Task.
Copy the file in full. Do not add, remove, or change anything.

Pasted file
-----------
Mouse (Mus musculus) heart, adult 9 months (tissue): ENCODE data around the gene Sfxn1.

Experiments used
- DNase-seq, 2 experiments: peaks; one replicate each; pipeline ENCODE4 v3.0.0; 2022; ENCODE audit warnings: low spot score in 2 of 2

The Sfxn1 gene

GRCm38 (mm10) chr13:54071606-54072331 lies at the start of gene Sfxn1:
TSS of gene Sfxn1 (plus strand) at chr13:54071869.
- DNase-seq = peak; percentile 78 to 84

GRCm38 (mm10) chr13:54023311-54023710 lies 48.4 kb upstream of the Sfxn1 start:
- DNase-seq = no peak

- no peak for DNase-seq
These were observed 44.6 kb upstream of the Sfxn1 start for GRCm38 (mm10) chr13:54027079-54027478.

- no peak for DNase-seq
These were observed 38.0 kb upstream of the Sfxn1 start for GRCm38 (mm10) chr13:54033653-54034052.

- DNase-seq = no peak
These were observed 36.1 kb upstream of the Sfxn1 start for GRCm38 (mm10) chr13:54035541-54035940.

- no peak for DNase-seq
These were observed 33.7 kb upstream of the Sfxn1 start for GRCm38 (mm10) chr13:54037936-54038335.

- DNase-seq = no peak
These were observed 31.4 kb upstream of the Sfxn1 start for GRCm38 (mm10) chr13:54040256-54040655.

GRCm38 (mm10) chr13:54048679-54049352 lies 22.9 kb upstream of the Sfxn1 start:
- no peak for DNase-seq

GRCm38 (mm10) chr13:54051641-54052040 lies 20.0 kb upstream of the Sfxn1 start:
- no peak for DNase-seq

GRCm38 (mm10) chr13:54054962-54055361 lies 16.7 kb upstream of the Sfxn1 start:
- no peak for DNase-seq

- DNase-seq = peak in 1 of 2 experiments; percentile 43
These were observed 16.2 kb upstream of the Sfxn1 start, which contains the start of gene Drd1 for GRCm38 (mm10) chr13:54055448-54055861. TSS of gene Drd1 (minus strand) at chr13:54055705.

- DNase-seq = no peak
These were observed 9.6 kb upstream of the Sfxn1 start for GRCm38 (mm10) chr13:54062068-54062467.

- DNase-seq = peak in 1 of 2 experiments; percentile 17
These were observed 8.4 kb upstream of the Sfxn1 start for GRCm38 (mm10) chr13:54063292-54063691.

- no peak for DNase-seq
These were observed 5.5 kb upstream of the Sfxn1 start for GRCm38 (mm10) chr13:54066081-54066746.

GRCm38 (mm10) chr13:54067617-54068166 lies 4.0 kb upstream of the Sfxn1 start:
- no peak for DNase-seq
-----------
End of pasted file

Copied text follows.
Mouse (Mus musculus) heart, adult 9 months (tissue): ENCODE data around the gene Sfxn1.

Experiments used
- DNase-seq, 2 experiments: peaks; one replicate each; pipeline ENCODE4 v3.0.0; 2022; ENCODE audit warnings: low spot score in 2 of 2

The Sfxn1 gene

GRCm38 (mm10) chr13:54071606-54072331 lies at the start of gene Sfxn1:
TSS of gene Sfxn1 (plus strand) at chr13:54071869.
- DNase-seq = peak; percentile 78 to 84

GRCm38 (mm10) chr13:54023311-54023710 lies 48.4 kb upstream of the Sfxn1 start:
- DNase-seq = no peak

- no peak for DNase-seq
These were observed 44.6 kb upstream of the Sfxn1 start for GRCm38 (mm10) chr13:54027079-54027478.

- no peak for DNase-seq
These were observed 38.0 kb upstream of the Sfxn1 start for GRCm38 (mm10) chr13:54033653-54034052.

- DNase-seq = no peak
These were observed 36.1 kb upstream of the Sfxn1 start for GRCm38 (mm10) chr13:54035541-54035940.

- no peak for DNase-seq
These were observed 33.7 kb upstream of the Sfxn1 start for GRCm38 (mm10) chr13:54037936-54038335.

- DNase-seq = no peak
These were observed 31.4 kb upstream of the Sfxn1 start for GRCm38 (mm10) chr13:54040256-54040655.

GRCm38 (mm10) chr13:54048679-54049352 lies 22.9 kb upstream of the Sfxn1 start:
- no peak for DNase-seq

GRCm38 (mm10) chr13:54051641-54052040 lies 20.0 kb upstream of the Sfxn1 start:
- no peak for DNase-seq

GRCm38 (mm10) chr13:54054962-54055361 lies 16.7 kb upstream of the Sfxn1 start:
- no peak for DNase-seq

- DNase-seq = peak in 1 of 2 experiments; percentile 43
These were observed 16.2 kb upstream of the Sfxn1 start, which contains the start of gene Drd1 for GRCm38 (mm10) chr13:54055448-54055861. TSS of gene Drd1 (minus strand) at chr13:54055705.

- DNase-seq = no peak
These were observed 9.6 kb upstream of the Sfxn1 start for GRCm38 (mm10) chr13:54062068-54062467.

- DNase-seq = peak in 1 of 2 experiments; percentile 17
These were observed 8.4 kb upstream of the Sfxn1 start for GRCm38 (mm10) chr13:54063292-54063691.

- no peak for DNase-seq
These were observed 5.5 kb upstream of the Sfxn1 start for GRCm38 (mm10) chr13:54066081-54066746.

GRCm38 (mm10) chr13:54067617-54068166 lies 4.0 kb upstream of the Sfxn1 start:
- no peak for DNase-seq